The political parties that aspire to lead Quebec after the next elections must show “courage” in the fight against the climate crisis and quickly put an end to the use of fossil fuels. This is the message launched this Friday by a few thousand demonstrators gathered in Montreal, in the heart of the electoral campaign.
“All parties need to do more. We expect them all to have the courage to tackle the heart of the problem. We must accept the fact that if we want to move towards a carbon neutral world, as required by climate science to limit warming to a viable threshold, we will have to live in a world that will have completely weaned itself off oil and gas in Quebec. “, Argued François Geoffroy, one of the spokespersons of the coalition which organizes this mobilization.
Some 146,000 students and 15,000 workers went on a one-day strike during this mobilization, which is part of the international “Fridays for Future” movement. They demand the end of the use of oil and natural gas in Quebec by 2030 and more investment in social programs, in support of citizens “vulnerable” to the impacts of the climate crisis.
“It’s an extremely ambitious request,” admitted Mr. Geoffroy. “But the alternative is too scary to imagine. Yes, the changes will be difficult, but the alternative will be dreadful. We have seen it here with tornadoes, when we are only at the beginning. Things are not going to get better. »
Environment Minister Benoit Charrette tried to hold a press scrum on the sidelines of the event, accompanied in particular by his colleagues Pierre Fitzgibbon and Chantal Rouleau. But when he tried to praise the climate record of the Coalition avenir Québec, he was interrupted by demonstrators who harshly criticized the Legault government.
“Engage or get out,” repeated demonstrators, as the minister moved towards the starting point of the march, surrounded by several bodyguards and police officers from the Montreal Police Department. One of the agents moreover bluntly rejected one of the spokespersons for the mobilization who called out to the minister and asked him if he endorsed their demands.
Minister Benoit Charette finally left the scene before the demonstration even started, being booed. Before his departure, he did not want to say if he endorsed the demands of the demonstrators, emphasizing rather that the positions of the caquistes “Join” those defended by the demonstrators.
For the students, who represented the vast majority of the demonstrators present at the start of the demonstration, at the foot of Mount Royal, governments are still not listening to their message, despite several demonstrations with a climate flavor in recent years.
“We are studying to live in a world that will be profoundly transformed by the climate crisis. It’s an intergenerational injustice and it’s a way of talking to young people. But what do the parties actually do? That’s what we want to see,” argued Amélie Beaulé, a student at Cégep Saint-Laurent.
“We don’t have time to wait. It has to be a priority for the next government,” argued Véronique Laflamme, spokesperson for the Front d’action populaire en réorganisation urbaine. “Wealth needs to be taxed to reinvest in social and public programs. It is necessary to tackle social inequalities, which are likely to increase with the climate crisis,” she added.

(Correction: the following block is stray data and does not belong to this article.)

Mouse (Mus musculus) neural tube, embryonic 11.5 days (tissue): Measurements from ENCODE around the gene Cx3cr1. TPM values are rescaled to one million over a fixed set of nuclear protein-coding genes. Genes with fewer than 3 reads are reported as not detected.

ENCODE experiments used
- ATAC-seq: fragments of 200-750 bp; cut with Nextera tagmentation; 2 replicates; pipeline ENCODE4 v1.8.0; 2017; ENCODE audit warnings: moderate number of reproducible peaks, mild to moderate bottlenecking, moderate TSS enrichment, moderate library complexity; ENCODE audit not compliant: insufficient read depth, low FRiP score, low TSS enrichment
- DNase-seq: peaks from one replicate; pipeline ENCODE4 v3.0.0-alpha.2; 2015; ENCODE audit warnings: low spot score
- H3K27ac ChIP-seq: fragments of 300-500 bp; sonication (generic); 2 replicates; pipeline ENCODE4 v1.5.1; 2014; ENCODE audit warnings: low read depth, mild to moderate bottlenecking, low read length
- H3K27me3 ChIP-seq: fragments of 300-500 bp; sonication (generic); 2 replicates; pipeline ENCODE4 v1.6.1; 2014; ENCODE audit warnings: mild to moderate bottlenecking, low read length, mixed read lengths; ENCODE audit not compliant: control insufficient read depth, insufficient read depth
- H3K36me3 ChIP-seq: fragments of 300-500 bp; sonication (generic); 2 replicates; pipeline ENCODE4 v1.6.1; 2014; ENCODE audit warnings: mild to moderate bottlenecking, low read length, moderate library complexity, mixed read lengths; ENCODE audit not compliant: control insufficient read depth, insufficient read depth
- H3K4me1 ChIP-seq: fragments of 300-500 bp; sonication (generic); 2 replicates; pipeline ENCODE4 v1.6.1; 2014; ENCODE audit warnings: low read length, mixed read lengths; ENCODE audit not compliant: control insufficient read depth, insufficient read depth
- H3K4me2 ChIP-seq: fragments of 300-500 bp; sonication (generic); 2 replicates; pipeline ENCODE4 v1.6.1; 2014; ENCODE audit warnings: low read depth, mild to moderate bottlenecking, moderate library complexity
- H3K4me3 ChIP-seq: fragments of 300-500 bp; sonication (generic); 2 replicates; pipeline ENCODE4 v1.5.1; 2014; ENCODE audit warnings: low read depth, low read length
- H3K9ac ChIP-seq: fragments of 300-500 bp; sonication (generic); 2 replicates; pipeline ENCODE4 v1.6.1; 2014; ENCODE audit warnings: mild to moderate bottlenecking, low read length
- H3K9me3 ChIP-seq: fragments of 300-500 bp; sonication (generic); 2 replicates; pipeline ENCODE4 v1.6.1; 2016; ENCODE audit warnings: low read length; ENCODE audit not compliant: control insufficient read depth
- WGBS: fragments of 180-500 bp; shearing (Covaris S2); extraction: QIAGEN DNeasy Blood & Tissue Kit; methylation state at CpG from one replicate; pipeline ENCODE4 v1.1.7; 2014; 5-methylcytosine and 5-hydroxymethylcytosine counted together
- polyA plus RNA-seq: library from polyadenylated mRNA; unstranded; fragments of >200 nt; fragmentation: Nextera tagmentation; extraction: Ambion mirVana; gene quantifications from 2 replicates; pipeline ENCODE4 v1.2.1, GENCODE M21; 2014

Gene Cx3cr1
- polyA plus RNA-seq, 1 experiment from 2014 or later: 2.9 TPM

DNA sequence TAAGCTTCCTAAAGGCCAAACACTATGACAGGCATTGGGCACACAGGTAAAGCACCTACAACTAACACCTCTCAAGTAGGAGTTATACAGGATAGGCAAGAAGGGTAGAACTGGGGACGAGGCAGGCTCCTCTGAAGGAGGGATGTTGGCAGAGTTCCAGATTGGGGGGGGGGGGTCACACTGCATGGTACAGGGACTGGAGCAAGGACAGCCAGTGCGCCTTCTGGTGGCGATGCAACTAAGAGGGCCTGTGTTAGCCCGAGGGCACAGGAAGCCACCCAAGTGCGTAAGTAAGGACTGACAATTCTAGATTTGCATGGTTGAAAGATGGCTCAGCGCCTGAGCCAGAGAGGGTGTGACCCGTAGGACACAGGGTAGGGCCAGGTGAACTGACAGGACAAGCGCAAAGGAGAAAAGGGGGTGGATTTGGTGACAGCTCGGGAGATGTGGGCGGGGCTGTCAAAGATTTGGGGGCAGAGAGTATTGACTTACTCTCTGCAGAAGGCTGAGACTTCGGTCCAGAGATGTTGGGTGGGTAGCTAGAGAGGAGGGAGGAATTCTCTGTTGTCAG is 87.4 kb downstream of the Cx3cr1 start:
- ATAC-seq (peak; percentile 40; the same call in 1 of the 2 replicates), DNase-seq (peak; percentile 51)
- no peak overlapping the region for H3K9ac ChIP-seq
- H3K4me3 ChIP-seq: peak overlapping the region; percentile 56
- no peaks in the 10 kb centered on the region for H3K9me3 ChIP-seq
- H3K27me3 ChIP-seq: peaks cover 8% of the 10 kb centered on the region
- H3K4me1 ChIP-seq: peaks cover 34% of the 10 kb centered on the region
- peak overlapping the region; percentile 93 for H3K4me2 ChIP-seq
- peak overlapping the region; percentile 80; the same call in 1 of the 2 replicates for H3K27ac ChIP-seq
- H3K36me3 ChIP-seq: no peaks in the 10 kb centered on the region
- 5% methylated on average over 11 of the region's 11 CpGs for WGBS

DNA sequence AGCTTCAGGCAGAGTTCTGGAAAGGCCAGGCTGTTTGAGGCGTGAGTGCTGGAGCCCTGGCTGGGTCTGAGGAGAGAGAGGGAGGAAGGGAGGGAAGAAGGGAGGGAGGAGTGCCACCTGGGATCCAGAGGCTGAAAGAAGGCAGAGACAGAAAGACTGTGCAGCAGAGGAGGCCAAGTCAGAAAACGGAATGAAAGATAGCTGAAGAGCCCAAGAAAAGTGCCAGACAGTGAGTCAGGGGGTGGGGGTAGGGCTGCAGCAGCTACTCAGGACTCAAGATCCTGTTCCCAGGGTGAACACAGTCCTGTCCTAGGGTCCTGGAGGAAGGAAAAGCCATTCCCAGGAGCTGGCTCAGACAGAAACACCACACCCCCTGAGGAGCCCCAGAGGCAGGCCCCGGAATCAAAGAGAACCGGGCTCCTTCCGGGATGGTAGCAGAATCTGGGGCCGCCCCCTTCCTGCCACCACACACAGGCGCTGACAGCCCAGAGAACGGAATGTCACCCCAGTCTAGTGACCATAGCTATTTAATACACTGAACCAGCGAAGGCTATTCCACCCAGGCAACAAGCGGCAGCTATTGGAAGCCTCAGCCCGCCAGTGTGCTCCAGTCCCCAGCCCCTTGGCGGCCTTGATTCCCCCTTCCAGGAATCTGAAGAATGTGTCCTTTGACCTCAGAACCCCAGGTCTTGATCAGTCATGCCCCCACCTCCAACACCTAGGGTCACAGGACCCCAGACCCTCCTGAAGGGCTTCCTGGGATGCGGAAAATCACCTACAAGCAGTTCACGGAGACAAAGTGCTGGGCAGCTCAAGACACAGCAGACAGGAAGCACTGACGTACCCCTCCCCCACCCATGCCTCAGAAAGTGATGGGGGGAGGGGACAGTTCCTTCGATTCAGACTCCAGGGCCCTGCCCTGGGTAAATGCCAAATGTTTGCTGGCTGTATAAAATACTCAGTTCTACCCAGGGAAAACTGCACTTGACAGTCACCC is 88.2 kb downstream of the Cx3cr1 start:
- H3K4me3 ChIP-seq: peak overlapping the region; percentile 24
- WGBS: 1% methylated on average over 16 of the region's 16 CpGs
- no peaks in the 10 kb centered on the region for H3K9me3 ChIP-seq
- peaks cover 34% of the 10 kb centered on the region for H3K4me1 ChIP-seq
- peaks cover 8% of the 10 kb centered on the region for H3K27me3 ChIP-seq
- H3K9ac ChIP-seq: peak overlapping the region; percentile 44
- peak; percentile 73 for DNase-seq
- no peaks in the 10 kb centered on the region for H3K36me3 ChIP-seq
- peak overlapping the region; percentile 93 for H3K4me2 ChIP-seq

“Today’s mobilization marks a return of young people to the streets and reminds us that their future is non-negotiable as the climate crisis hits harder and harder and does not spare Quebec, as the impending arrival of Hurricane Fiona. The population of Quebec is one of the most mobilized in the world and is ready to go much further than what governments have proposed to date,” said Greenpeace spokesperson Patrick Bonin.
For the moment, Quebec is far from doing what is necessary to fight the climate crisis and prepare for its impacts. The fleet of gasoline-powered personal vehicles continues to grow, mainly based on larger vehicles, and Quebecers consume approximately 360,000 barrels of oil daily, or more than 130 million barrels per year.
With regard to greenhouse gas emissions, they have fallen by barely 2.7% since 1990, according to the most recent report available, that of 2019. And even if the Legault government has often argued While Quebec’s per capita emissions are the lowest in North America, they still amount to 9.9 tonnes per capita. This is more than double the world average. Climate experts also believe that to meet the most ambitious objective of the Paris Agreement, which is to limit climate change to +1.5°C, it should be capped at two tonnes, at most.
As a result of our dependence on fossil fuels, the Earth’s average temperature has already risen by an average of 1.2°C since the pre-industrial era. However, this warming is sufficient to quickly lead us to five so-called “tipping points”, i.e. critical thresholds beyond which phenomena become irreversible, according to a study published at the beginning of September in the renowned journal Science.
Warming could reach 3°C over the next few decades, UN Secretary-General Antonio Guterres said earlier. Such a scenario would make the world “unrecognizable”, according to the Intergovernmental Panel on Climate Change.
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